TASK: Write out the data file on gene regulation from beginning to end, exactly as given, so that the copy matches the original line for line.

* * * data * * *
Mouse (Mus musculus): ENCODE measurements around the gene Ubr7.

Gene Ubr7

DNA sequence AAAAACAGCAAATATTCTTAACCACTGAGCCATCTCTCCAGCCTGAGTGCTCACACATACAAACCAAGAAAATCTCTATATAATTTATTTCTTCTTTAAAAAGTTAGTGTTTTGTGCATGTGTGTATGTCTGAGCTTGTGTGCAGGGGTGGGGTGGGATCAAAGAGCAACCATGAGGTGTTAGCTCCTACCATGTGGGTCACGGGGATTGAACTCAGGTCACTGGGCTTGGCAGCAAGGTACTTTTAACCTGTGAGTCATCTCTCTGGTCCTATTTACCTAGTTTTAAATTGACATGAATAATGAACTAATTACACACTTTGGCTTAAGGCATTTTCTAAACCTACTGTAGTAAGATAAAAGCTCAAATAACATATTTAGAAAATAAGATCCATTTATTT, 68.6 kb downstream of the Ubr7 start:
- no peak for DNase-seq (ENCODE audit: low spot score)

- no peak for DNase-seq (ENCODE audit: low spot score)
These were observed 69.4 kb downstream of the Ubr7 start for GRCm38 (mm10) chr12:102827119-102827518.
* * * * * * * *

Mouse (Mus musculus): ENCODE measurements around the gene Ubr7.

Gene Ubr7

DNA sequence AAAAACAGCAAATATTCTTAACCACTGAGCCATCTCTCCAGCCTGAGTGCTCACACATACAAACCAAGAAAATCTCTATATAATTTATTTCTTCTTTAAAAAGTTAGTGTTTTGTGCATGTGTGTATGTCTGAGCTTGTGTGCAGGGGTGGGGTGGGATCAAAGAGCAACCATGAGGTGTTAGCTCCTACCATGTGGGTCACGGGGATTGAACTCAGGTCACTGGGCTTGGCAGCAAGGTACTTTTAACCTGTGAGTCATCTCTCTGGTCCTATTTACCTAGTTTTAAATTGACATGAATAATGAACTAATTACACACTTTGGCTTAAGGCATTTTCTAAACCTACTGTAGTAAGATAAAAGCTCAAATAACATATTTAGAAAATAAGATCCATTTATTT, 68.6 kb downstream of the Ubr7 start:
- no peak for DNase-seq (ENCODE audit: low spot score)

- no peak for DNase-seq (ENCODE audit: low spot score)
These were observed 69.4 kb downstream of the Ubr7 start for GRCm38 (mm10) chr12:102827119-102827518.